Digital asset firms targeting the Philippines will have to put their plans on hold at least for the next three years. The country’s central bank has announced that it has suspended the license application process for virtual asset service providers (VASPs) for three years.
In its announcement, the Bangko Sentral ng Pilipinas (BSP) said that the new modified approach to granting VASP licenses aims to strike a balance between protecting investors and promoting innovation.
“In this light, the Bangko Sentral recognizes that as VAs offer opportunities to promote greater access to financial services at reduced costs, they also pose varied risks that may undermine financial stability,” according to the memorandum, written by BSP financial supervision official Chuchi Fonacier.
The BSP has thus closed the regular application window for VASP licenses for the next three years, starting September 1.
The bank will continue to process applications that have passed Stage 2 of the process by August 31. Applications with incomplete requirements as of August 31 will be returned and will not be processed any further.
While it has closed the window for new market entrants, the BSP welcomed supervised financial institutions in the country targeting digital assets to submit their applications. Institutions interested in services such as digital asset custody can apply for the VASP license.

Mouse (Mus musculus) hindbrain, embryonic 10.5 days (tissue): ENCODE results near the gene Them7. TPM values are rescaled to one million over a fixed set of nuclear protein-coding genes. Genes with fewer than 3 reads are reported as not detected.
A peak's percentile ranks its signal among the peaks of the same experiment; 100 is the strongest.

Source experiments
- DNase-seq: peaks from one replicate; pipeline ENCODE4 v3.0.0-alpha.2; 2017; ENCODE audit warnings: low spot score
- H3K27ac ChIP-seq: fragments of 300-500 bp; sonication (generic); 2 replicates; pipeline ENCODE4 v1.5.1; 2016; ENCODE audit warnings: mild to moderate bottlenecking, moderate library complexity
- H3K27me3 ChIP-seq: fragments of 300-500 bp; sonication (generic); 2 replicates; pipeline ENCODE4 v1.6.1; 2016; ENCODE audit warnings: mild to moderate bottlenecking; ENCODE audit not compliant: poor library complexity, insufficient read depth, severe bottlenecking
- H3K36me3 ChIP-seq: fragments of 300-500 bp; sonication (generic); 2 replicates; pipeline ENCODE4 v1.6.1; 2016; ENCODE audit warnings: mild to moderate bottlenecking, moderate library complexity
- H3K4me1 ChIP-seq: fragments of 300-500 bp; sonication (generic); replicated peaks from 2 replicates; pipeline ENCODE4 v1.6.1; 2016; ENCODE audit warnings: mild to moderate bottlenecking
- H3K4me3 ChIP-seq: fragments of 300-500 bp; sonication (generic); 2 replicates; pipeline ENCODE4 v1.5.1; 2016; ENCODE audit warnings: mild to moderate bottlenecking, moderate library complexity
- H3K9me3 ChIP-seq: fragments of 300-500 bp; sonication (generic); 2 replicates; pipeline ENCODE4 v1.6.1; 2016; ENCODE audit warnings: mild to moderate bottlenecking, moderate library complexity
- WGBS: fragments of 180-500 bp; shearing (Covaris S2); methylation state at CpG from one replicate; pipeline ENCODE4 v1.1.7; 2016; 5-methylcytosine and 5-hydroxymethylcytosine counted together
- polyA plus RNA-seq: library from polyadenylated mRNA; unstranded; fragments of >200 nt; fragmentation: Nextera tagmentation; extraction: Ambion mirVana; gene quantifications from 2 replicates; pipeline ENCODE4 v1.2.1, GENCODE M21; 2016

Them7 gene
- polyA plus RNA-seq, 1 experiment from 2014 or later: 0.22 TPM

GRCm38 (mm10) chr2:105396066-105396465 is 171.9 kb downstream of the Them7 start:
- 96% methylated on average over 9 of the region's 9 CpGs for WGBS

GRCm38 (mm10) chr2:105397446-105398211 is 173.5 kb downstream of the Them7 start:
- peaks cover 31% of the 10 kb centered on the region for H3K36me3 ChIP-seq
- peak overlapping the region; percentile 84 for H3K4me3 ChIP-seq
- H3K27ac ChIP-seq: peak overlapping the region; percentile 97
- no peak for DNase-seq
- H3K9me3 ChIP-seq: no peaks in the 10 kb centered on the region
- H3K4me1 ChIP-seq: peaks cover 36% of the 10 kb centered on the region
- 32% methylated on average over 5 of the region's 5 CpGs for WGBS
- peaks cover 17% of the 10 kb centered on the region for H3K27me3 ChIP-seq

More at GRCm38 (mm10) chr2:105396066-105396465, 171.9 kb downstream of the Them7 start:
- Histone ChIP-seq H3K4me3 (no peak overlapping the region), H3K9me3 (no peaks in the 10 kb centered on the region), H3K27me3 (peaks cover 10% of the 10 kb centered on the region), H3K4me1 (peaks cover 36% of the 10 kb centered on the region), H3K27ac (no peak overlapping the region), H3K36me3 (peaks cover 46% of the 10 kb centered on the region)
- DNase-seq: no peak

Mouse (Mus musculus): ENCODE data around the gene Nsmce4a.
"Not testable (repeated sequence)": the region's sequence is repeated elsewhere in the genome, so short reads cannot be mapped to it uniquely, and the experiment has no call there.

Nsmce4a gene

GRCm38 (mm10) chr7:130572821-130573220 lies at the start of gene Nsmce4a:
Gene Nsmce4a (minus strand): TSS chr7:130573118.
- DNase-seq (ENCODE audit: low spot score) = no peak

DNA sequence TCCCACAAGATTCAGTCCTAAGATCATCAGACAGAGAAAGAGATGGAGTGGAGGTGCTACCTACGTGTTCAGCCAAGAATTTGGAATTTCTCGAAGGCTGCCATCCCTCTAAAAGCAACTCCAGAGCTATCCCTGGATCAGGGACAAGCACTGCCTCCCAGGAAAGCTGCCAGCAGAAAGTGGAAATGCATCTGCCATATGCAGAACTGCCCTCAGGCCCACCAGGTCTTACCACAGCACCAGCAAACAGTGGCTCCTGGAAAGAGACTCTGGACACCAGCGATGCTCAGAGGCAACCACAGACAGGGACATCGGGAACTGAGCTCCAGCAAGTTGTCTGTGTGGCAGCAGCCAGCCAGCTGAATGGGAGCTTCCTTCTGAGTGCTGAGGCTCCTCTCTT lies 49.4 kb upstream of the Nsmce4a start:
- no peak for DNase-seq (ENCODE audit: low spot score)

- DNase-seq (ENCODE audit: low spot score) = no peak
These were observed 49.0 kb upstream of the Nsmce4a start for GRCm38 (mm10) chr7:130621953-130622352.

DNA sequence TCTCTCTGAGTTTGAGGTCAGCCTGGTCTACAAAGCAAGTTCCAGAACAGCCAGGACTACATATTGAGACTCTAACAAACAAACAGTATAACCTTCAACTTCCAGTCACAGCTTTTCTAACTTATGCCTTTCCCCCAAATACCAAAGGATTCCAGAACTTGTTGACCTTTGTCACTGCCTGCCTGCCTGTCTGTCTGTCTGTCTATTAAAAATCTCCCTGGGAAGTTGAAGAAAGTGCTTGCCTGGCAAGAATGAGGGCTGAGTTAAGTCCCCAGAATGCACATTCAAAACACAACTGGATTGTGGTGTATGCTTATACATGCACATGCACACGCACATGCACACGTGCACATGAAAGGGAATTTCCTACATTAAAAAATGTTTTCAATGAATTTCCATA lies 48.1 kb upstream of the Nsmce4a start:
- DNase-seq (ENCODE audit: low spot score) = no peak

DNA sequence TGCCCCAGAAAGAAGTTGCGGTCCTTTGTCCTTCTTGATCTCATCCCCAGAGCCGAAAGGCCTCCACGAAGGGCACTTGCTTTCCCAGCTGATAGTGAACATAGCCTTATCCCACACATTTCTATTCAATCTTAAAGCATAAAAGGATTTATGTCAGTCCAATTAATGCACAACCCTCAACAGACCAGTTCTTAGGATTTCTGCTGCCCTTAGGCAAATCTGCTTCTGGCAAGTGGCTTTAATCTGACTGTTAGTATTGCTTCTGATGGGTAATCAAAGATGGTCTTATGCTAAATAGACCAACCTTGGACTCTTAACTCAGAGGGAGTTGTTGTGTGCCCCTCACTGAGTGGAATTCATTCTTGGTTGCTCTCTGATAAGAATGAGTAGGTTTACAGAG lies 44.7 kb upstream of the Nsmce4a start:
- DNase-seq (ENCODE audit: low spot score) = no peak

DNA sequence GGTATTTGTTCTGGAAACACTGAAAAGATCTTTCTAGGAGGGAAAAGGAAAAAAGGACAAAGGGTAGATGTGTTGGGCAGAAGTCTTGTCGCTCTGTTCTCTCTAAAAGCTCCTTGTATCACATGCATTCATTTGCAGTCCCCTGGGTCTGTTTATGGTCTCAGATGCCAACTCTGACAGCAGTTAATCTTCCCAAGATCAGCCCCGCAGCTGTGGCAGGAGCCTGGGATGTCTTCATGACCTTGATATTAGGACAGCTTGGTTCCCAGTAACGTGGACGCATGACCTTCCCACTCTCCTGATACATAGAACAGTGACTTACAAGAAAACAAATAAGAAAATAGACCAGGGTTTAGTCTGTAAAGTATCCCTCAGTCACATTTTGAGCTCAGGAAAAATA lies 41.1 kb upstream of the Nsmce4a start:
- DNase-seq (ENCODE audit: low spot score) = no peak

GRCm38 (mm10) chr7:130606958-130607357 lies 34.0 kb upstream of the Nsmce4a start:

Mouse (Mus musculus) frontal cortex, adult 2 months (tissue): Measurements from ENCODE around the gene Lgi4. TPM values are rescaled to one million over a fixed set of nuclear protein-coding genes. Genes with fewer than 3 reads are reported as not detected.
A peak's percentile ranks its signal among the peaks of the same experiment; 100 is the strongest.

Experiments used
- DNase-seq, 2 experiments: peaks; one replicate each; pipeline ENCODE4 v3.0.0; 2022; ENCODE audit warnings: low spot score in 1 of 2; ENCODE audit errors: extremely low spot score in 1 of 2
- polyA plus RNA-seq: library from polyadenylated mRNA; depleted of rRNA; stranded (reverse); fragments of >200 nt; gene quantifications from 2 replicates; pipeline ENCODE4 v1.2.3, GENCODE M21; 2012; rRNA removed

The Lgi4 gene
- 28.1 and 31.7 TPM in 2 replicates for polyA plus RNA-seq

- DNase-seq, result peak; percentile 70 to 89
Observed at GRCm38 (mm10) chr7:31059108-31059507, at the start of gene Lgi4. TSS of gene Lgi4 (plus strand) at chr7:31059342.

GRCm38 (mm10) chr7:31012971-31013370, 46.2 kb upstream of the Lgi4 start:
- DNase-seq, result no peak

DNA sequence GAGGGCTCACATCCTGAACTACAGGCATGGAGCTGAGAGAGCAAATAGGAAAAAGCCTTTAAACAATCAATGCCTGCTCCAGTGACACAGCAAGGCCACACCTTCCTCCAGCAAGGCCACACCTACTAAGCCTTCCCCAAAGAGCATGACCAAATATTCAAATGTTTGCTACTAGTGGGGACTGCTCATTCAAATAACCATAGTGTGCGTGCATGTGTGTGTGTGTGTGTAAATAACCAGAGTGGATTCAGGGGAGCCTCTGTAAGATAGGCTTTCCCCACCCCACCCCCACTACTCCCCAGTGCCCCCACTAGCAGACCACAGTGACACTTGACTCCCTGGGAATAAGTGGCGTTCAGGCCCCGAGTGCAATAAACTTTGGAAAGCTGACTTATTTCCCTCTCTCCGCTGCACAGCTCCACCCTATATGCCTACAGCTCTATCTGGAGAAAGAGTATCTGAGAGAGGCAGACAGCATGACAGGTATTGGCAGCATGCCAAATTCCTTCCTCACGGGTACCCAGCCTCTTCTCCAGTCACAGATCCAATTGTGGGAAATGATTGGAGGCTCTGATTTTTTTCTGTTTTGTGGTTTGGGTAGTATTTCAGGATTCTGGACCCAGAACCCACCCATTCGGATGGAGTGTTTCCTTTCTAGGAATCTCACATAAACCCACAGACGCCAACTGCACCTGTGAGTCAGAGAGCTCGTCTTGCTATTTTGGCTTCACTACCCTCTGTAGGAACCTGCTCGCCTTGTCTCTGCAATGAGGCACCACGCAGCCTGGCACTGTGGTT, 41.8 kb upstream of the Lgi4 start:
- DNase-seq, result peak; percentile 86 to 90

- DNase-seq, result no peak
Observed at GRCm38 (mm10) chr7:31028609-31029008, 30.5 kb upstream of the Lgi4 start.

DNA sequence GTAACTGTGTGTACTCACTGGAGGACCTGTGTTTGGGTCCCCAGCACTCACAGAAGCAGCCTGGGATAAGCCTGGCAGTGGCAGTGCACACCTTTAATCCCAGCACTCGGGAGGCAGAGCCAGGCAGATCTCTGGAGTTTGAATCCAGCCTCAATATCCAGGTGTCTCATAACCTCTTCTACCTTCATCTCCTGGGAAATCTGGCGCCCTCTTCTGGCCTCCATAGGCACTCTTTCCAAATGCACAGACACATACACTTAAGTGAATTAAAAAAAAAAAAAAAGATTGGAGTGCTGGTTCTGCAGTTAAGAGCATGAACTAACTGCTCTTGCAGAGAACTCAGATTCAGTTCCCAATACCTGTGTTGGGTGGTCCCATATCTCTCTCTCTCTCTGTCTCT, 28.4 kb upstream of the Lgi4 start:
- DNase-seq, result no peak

Commenting on the development, BSP Governor Felipe Medalla said that “recent market developments have necessitated the adoption of a modified VASP licensing approach,” without offering any specifics.
Filipinos were recently named among the most affected by Axie Infinity’s hack, being the game’s biggest market. Globally, giants like Celsius and Voyager have also collapsed this year, playing a big part in most regulators’ now-cautious approach to digital assets.
“[The new approach] strategically shifts the focus to assessing the existing Bangko Sentral-registered VASPs’ overall performance and risk management systems, their impact on financial services and financial inclusion agenda, and their contribution towards the achievement of the Digital Payments Transformation Roadmap (DPTR) objectives,” Medalla added.
Currently, there are only 19 registered VASPs in the Philippines. They include the Philippine Digital Asset Exchange (PDAX), Betur Inc. (which does business as Coins.ph), Bloomsolutions LLC, and Rebittance Inc. PayMaya, the digital payments giant which has since rebranded to Maya, is also licensed to offer digital asset services.
One of the companies that have been pushing to enter the Filipino market is Binance, but it has received pushback from regulators and consumer groups alike. Binance has reportedly submitted the necessary documents in the application process but has yet to hear back from the regulators. It’s unclear at this point whether Binance was one of the firms that had reached Stage 2 of the process. If not, the Filipino market will be out of its reach for the next three years.
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